[thelist] RE: PHP 'proof of concept' virus developed

Walter Lee Davis waltd at wdstudio.com
Tue Jan 9 17:51:26 CST 2001

I'm not going to agree that most personalization is written in PHP, but it
is a very popular and rapidly-growing server-side platform for development
of dynamic content web sites and web applications.

I've not heard of this virus, either, but I'm suspicious of it immediately,
since PHP is only going to be running on a server, nowhere else, and virii
are something you run across in user-space. If someone wants to crack my
web server, there are far better and easier ways than uploading some
malicious PHP code and then somehow getting my web server to execute it
(I'm not sure why they would want to do this, since they'd already have to
be root to do so and my machine's gone anyway in that case).

At its simplest, a hypertext preprocessor is a program that runs on the web
server, either as a plug-in to the web server or as a traditional CGI. It
parses web pages requested from the server for embedded commands like
database lookups or business logic decisions and executes them before the
finished page is sent to the browser as plain HTML. PHP is similar in rough
concept to JSP, ASP, Cold Fusion, and quite a few other three letter
acronym technologies. Proponents of it (myself included) will bore you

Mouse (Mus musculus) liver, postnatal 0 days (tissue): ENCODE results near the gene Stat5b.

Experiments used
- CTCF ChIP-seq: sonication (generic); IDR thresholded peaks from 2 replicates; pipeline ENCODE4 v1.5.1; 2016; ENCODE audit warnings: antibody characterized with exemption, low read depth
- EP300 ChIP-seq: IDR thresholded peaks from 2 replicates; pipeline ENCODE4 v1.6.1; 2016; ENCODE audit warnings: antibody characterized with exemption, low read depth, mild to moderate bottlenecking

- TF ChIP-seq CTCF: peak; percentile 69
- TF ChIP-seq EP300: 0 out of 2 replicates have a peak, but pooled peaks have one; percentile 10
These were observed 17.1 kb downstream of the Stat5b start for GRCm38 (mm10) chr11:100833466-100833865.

stupid with performance claims and its inherent "Microsoft-free open-source
purity". It's a great, easy to learn programming environment, and I can't
recommend it highly enough.

Why not download a copy and try it out? It's free, after all -- there are
great how-to books available, too. And you cannot beat the user support


>Message: 9
>Date: Tue, 09 Jan 2001 12:24:21 -0800
>To: thelist at lists.evolt.org
>From: Erika Meyer <meyer at up.edu>
>Subject: Re: [thelist] RE: PHP 'proof of concept' virus developed
>Reply-To: thelist at lists.evolt.org
>At 02:34 PM 1/9/01 -0800, you wrote:
>>Obviously written by a) a representative of PHP,
>yeah, those dang PHP representatives.
>>2) a technical author who
>>knows buzzwords and what the interviewee tells them, and nothing more
>>iii) a complete idiot.  Most likely b)
>I'm curious as to what the meaning of all this is.  Is this virus somehow
>different than a virus created in another scripting language?  I don't
>really understand why it's called a "hypertext" virus, or what a "hypertext
>preprocessor" is for that matter.
>It's of interest to me, because I am wanting to learn more about PHP... but
>I want to make sure this kind of thing doesn't start to scare users away
>from PHP enabled sites.  You know how people were (and some still are)
>freaky about JavaScript (I still can't figure out why people were afraid of

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